Remember that squaring the error is important because some errors will be positive while others will be negative and if not squared these errors will cancel each other out making the total error of the model look far smaller than it really is.

To find the error in the model, the error from each point must be summed across the entire data set. This essentially means that you use the model to predict the commute time for each data point that you have, subtract that value from the actual commute time in the data point to find the error, square that error, then sum all of the squared errors together. In other words, the error of the model is:

`Error_Model = sum(Actual_i — Prediction_i)²`

Here `i`

is an index iterating through all points in the data set.

Once the error function is determined, you need to put the model and error function through a stochastic gradient descent algorithm to minimize the error. The stochastic gradient descent algorithm will do this by minimizing the `B`

terms in the equation.

Once you’ve fit the model to your training data, the next step is to ensure that the model fits your full data set well.

## Is It a Good Fit?

To make sure your model fits the data use the same r² value that you use for linear regression. The `r²`

value (also called the coefficient of determination) states the portion of change in the data set predicted by the model. The value will range from `0`

to `1`

, with `0`

stating that the model has no ability to predict the result and 1 stating that the model predicts the result perfectly. You should expect the `r²`

value of any model you create to be between those two values. If it isn’t, retrace your steps because you’ve made a mistake somewhere.

You can calculate the coefficient of determination for a model using the following equations:

`r² = 1 — (Sum of squared errors) / (Total sum of squares)`

`(Total sum of squares) = Sum(y_i — mean(y))²`

`(Sum of squared errors) = sum((Actual_i — Prediction_i)²)`

Here’s where testing the fit of a multiple regression model gets complicated. Adding more terms to the multiple regression inherently improves the fit. Additional terms give the model more flexibility and new coefficients that can be tweaked to create a better fit. Additional terms will always yield a better fit to the training data whether the new term adds value to the model or not.

Adding new variables which don’t realistically have an impact on the dependent variable will yield a better fit to the training data, while creating an erroneous term in the model. For example, you can add a term describing the position of Saturn in the night sky to the driving time model. The regression equations will create a coefficient for that term, and it will cause the model to more closely fit the data set, but we all know that Saturn’s location doesn’t impact commute times. The Saturn location term will add noise to future predictions, leading to less accurate estimates of commute times even though it made the model more closely fit the training data set. This issue is referred to as “overfitting” the model.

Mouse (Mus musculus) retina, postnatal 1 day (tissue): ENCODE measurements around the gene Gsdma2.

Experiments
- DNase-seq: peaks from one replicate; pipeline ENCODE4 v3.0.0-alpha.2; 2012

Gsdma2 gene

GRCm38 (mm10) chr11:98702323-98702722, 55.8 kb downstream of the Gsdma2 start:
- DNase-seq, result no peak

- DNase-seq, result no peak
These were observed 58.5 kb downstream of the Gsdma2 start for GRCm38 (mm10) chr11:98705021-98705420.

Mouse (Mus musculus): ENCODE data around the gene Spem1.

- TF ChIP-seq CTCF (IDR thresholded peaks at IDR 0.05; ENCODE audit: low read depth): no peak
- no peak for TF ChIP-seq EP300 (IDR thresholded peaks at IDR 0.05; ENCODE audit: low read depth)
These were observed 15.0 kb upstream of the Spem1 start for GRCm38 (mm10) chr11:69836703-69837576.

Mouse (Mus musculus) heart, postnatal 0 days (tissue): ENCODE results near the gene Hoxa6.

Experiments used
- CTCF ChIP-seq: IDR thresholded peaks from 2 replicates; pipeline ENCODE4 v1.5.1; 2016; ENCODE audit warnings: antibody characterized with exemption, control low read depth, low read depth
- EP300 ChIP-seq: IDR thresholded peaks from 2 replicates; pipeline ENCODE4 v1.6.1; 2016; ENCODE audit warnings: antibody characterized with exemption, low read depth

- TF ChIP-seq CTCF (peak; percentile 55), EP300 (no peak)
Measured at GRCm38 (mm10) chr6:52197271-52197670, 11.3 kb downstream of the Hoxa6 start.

Additional terms will always improve the model whether the new term adds significant value to the model or not.

This fact has important implications when developing multiple regression models. Yes, you could keep adding more terms to the equation until you either get a perfect match or run out variables to add. But then you’d end up with a very large, complex model that’s full of terms which aren’t actually relevant to the case you’re predicting.

## Which Parameters Are Most Important?

One way to determine which parameters are most important is to calculate the standard error of each coefficient. The standard error states how confident the model is about each coefficient, with larger values indicating that the model is less sure of that parameter. We can intuit this even without seeing the underlying equations. If the error associated with a term is typically high, that implies the term is not having a very strong impact on matching the model to the data set.

Calculating the standard error is an involved statistical process, and can’t be succinctly described in a short article. Fortunately there are Python packages available that you can use to do it for you. The question has been asked and answered on StackOverflow at least once. Those tools should get you started.